The snow started falling lightly as we sat down to eat lunch at the Old Clifton Mill. Looking out the window we could see the water wheel churning water along the banks of the Little Miami River. My Mom was telling me about her and her three sisters and her brother playing along these banks when they were growing up. Now you can see some of the two and half million light strands lining the banks of the river, part of the "Legendary Christmas Light Display at Clifton Mill." We read the menu printed on the back of the Clifton Mill, a newspaper printed up telling the history of the Clifton Mill, "the largest remaining water powered grist mill in the United States", and the Village of Clifton, birthplace of Woody Hayes.
The trip my Mom and I had planned today was to visit the area they grew up and to get a feel for the area they used to know as home before they finally moved to Xenia, Ohio. I had known my Mom and her siblings had lived here for a few years growing up. My grandfather and his two brothers had also lived here for a few years when they were younger. They were about seven, five and three years old. My grandfather, Larry, was the eldest Bud was the second, and Frank was the youngest. At some point their parents had divorced and the three boys went to live with relatives. Their father worked hard to save money so he could take them and raise them. After some time their father took them and moved to a place on Larkin Road with some other relatives. They slept in the barn there. Their father would go out and pick up scraps and dump trash from the workers of the Three C Highway being built at the time. There was not much money to be made, but the workers knew about the boys living in the barn so they would take food and cardboard and hide them inside the barrels for them when their father would come and make pick ups. The cardboard they used to cover the cracks in between the wood walls of the barn to keep the snow from coming in on top of them while they slept. There were times when they would wake up with snow on the blankets and they would have to get up and shake it off. Eventually their father found a job working on the railroad, and he was able to move with the boys to Xenia, Ohio. Many years later after the boys were grown and gone he remarried a sister of his first wife and they lived out on a farm in Jamestown on Jamestown-Gunnersville Road.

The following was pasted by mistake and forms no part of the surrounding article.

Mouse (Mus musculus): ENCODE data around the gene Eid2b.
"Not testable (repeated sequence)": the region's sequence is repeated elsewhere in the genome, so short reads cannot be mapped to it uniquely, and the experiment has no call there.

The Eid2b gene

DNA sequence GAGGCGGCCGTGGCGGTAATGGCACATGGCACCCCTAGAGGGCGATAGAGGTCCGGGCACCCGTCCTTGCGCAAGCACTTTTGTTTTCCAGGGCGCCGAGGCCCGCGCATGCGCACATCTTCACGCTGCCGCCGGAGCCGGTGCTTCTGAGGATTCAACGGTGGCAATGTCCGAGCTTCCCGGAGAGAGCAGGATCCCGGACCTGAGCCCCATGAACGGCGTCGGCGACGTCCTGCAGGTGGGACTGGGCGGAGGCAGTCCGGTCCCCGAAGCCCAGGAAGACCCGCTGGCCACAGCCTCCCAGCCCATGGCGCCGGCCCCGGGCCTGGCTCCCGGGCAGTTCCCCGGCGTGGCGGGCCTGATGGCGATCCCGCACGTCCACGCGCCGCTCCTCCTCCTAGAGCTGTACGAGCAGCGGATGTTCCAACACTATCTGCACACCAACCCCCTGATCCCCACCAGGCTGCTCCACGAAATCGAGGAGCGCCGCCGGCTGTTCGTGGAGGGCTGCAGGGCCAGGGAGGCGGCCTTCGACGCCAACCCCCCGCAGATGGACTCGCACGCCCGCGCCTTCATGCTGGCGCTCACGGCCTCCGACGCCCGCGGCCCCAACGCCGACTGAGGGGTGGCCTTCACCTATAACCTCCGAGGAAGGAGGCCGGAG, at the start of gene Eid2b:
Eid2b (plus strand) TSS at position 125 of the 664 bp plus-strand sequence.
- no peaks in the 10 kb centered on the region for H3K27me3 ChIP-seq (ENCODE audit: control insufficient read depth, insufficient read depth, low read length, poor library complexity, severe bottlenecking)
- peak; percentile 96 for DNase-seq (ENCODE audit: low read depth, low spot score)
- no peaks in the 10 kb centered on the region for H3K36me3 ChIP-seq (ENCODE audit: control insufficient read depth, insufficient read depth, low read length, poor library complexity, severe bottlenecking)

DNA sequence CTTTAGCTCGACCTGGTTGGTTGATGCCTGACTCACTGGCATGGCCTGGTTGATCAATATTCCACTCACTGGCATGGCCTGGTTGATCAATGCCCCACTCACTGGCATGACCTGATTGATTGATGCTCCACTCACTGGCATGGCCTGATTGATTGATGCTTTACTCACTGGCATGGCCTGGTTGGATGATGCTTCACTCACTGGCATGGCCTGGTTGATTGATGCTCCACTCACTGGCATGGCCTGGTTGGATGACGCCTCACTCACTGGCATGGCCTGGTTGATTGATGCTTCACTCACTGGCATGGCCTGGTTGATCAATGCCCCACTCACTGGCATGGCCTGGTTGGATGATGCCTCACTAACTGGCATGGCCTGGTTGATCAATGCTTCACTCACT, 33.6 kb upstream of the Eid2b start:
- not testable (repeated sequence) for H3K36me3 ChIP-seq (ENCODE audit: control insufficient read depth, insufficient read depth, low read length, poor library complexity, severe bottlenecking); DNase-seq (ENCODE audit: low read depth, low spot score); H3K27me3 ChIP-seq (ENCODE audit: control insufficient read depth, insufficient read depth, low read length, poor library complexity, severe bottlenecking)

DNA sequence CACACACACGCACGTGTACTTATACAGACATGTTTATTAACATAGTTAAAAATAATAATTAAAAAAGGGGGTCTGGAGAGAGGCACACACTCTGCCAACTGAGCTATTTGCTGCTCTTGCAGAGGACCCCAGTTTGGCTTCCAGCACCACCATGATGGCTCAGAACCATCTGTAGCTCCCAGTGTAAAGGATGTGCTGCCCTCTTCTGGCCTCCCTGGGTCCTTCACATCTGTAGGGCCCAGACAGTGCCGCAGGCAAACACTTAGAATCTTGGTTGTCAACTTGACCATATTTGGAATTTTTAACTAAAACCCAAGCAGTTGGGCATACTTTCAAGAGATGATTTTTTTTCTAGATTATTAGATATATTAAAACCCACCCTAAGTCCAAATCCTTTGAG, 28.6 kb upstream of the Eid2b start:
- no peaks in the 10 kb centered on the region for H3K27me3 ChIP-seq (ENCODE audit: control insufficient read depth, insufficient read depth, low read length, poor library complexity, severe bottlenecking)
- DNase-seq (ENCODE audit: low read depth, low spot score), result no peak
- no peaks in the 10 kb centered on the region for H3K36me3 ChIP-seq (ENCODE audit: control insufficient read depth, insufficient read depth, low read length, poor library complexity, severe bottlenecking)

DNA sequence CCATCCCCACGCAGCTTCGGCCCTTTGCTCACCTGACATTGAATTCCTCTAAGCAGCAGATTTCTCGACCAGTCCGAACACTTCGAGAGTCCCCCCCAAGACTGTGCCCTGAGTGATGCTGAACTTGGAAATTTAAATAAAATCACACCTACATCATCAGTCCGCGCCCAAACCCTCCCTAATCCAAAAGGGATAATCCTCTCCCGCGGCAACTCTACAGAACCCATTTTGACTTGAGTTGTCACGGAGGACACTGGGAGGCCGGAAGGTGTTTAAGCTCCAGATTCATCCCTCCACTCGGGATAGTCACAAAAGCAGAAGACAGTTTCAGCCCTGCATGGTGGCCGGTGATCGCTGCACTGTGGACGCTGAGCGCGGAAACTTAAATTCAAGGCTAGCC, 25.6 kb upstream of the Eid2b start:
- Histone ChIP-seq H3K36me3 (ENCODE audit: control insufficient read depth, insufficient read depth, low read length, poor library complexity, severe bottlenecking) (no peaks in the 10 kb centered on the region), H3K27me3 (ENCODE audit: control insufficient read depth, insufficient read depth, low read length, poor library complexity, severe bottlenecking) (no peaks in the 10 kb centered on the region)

We drove along Wilberforce-Clifton Road looking for Larkin Road. The barn was no longer there, but the little house that their relatives lived in was still on the corner lot next to a gully full of trees with snow covering them. You could see both roads right now, but in the spring and summer when the leaves cover the trees you wouldn't be able to see the main road. I tried to picture the barn standing behind the little house with no step under the front door. Today was the perfect day to get that feeling of trying to put myself in my grandfather's place. The snow was falling harder now, and I was trying to keep warm as I pictured them sleeping in the barn with the cardboard covering the walls to keep the snow and wind out so they could be a little warmer.
Written Jan. 26th 2001 by: Michelle Whitt